The UK is often considered a safe country for international students to live and study in. In fact, the Global Peace Index for 2022, the UK ranked 34th out of 163 countries.
Studying abroad can be both and exciting and daunting experience for our international students. We recognise it might often be first time living away from home in an unfamiliar country for some of our students, things may be different in the UK than you are used to.
We want everyone to feel safe and at home while studying at Chichester, which is why we strongly encourage students take steps to ensure their safety and well-being while enjoying their studying experience.
Here are some important safety recommendations and resources to consider before traveling to the UK:
- Invest time in understanding the local customs and behaviours by speaking to current students or reading blogs. The UK is a diverse multicultural country with regional differences, consider this in your research.
- You will need to keep your belongings safe: do not leave items unattended when in the UK, keep important documents like passports in a secure location, and ensure that your accommodations are properly locked and secured.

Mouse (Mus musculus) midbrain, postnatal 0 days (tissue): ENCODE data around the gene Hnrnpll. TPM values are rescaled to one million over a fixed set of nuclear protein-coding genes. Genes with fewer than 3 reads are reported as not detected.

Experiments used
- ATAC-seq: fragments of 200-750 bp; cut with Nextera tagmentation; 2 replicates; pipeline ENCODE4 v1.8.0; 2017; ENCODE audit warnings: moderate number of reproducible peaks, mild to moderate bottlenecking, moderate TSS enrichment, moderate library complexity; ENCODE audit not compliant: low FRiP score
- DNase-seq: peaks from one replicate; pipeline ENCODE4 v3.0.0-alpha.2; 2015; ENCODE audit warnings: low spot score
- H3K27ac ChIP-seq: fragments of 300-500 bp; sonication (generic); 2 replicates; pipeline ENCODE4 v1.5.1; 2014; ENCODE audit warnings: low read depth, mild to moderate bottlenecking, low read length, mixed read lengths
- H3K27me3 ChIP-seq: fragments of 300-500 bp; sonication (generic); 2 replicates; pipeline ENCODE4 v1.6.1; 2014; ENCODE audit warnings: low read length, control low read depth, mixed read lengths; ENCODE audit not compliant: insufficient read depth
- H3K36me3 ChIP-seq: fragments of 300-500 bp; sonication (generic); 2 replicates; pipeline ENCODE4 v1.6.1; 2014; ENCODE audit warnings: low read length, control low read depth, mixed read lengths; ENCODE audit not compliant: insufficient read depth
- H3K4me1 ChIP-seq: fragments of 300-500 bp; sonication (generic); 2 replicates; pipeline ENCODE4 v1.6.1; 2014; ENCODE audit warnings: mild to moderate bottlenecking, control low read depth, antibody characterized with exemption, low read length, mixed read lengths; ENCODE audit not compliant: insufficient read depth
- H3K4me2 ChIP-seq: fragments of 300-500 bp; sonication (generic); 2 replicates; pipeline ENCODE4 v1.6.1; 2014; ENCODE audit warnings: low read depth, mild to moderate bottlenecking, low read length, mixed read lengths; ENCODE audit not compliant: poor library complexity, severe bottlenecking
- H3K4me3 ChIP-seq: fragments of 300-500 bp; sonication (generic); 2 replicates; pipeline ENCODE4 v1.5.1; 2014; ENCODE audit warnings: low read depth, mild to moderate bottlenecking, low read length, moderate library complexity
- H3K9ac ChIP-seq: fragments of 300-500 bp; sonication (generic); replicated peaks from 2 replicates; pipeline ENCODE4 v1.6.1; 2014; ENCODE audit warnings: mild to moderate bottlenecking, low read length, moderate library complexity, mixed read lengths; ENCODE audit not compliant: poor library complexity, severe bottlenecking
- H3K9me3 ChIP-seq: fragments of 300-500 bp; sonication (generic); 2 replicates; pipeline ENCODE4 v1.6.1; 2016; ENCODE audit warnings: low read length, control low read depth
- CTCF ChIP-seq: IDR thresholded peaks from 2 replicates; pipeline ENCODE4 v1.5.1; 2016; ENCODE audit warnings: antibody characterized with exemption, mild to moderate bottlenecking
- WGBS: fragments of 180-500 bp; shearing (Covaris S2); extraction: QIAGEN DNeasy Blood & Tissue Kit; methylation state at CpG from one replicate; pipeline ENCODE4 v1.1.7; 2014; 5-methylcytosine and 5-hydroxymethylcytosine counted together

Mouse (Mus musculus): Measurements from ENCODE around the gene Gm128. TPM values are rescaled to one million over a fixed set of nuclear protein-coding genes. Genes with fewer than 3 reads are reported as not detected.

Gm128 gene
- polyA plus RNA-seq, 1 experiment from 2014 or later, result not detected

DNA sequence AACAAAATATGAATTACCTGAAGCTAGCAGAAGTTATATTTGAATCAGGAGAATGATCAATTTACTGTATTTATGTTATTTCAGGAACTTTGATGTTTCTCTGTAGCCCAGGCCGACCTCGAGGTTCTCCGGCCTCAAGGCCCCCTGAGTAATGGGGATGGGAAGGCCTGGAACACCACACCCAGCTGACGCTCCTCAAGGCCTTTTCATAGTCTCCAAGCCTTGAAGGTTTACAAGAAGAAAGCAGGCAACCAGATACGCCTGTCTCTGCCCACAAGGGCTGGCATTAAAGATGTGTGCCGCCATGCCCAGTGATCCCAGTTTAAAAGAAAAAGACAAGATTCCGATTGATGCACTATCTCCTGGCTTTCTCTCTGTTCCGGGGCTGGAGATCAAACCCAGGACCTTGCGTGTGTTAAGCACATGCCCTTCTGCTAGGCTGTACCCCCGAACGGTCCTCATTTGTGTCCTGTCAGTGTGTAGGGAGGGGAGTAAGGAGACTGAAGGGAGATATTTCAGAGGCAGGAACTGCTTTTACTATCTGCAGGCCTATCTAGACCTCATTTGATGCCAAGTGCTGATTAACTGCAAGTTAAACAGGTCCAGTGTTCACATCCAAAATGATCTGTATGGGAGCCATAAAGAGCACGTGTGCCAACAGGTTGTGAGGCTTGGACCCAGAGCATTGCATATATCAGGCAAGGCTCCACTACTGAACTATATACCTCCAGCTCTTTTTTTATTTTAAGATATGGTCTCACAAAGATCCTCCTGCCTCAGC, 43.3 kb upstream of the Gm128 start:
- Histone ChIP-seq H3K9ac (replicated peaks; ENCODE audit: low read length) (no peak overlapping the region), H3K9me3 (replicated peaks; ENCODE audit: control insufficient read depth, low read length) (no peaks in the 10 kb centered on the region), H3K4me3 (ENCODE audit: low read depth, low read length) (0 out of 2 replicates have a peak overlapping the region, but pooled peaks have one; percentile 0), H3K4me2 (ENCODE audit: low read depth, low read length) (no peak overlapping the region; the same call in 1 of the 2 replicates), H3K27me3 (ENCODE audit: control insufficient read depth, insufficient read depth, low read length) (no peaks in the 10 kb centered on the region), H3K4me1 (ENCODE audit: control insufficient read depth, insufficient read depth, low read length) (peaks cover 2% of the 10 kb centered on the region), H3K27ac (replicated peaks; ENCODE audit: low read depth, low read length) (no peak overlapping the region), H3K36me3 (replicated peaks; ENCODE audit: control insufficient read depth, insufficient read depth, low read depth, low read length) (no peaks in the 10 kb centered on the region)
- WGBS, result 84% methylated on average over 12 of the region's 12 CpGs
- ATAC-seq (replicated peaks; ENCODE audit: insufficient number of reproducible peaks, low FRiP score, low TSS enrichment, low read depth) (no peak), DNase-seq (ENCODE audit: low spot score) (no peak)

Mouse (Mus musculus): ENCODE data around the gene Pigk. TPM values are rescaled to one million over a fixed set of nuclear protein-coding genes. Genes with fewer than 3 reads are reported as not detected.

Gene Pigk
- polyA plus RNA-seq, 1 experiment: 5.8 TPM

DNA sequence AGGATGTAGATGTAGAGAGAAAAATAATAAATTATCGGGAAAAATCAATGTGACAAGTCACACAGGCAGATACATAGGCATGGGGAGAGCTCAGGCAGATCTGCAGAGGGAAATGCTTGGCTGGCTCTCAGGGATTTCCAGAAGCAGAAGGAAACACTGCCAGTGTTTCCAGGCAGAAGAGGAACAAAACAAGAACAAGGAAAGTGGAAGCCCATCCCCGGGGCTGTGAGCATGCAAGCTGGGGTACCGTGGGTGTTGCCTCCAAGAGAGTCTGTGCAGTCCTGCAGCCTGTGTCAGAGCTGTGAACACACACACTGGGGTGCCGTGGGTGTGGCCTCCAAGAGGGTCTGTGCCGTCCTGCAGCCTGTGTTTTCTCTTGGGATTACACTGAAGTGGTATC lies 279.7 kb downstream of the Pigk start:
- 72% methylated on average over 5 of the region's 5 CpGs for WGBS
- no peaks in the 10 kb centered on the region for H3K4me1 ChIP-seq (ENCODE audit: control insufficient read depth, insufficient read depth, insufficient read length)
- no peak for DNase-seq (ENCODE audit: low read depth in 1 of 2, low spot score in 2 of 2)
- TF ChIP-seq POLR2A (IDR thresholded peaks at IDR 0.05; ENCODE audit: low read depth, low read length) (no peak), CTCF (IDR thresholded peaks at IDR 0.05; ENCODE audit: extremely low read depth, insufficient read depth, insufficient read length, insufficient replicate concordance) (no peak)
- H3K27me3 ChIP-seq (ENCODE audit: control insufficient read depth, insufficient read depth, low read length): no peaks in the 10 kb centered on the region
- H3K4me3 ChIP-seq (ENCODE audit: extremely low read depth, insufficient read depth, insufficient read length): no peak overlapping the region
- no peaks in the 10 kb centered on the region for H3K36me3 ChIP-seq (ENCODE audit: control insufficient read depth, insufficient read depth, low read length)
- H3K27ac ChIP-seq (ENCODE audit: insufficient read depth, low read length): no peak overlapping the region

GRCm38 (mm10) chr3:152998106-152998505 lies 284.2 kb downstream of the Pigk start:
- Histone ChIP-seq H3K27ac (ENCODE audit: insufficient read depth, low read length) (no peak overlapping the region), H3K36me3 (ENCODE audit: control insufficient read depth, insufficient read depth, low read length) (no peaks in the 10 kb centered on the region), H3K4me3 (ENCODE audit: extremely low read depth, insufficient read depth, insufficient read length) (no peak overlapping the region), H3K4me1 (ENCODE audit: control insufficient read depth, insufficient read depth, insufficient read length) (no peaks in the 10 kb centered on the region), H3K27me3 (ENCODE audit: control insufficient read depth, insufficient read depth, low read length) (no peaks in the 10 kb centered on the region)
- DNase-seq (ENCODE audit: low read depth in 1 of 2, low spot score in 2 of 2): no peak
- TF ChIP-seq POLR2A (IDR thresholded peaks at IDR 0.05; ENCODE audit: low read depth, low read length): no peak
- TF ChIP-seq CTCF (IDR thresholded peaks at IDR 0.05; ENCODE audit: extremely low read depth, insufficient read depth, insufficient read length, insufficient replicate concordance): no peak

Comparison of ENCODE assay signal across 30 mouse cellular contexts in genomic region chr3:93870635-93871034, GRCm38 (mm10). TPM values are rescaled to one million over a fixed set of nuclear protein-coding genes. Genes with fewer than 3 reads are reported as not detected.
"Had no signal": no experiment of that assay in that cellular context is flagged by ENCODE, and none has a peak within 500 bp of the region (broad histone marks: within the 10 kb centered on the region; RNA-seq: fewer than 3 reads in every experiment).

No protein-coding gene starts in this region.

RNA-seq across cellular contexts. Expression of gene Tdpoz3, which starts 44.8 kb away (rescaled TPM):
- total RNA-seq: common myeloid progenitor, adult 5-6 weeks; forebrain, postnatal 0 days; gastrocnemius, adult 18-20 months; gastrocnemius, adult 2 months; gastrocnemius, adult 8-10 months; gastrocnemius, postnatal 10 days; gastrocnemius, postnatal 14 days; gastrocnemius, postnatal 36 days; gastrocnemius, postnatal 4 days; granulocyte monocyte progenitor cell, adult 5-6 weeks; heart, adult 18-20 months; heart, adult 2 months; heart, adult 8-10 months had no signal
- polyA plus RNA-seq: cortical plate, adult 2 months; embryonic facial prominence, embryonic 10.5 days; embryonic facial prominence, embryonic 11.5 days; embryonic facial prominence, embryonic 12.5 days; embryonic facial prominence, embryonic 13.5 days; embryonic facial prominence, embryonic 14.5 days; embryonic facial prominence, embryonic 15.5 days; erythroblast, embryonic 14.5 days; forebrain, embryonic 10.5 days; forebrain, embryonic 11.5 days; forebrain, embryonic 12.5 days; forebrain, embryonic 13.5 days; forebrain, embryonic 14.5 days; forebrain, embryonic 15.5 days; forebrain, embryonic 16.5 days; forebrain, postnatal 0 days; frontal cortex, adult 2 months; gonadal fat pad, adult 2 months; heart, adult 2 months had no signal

- You may need to carry cash until you are able to open a bank account in the UK. Our recommendation is to avoid keep large amounts of cash – instead, try to bring a currency card that works in the UK or arrange to open a bank account before you come.
- Keep in mind that, in the UK, not all streets have adequate lighting. Be prepared that you may feel safer using taxis or walking home with friends when it is dark. In the winter months, it can get dark as early at 4pm!
- Make sure you understand the emergency services available in the UK, including the local police and hospitals. In the UK the emergency number (police, fire and ambulance service) is 999.
- Be cautious of fraud and scams, particularly over the phone and email. Some criminals may specifically target international students.
- Prioritise and be mindful of your physical, mental and emotional well-being. Consider declaring existing illnesses/disabilities to our Student Support & Wellbeing teams or contacting your GP in your first weeks at university.
- Stay connected with others. By building relationships and communities, international students can create a support network that can offer assistance and guidance when needed.
Click here for our International Safety Flyer which contains more information on staying safe in the UK.
We also recommend that you read the British Council’s Creating Confidence booklet.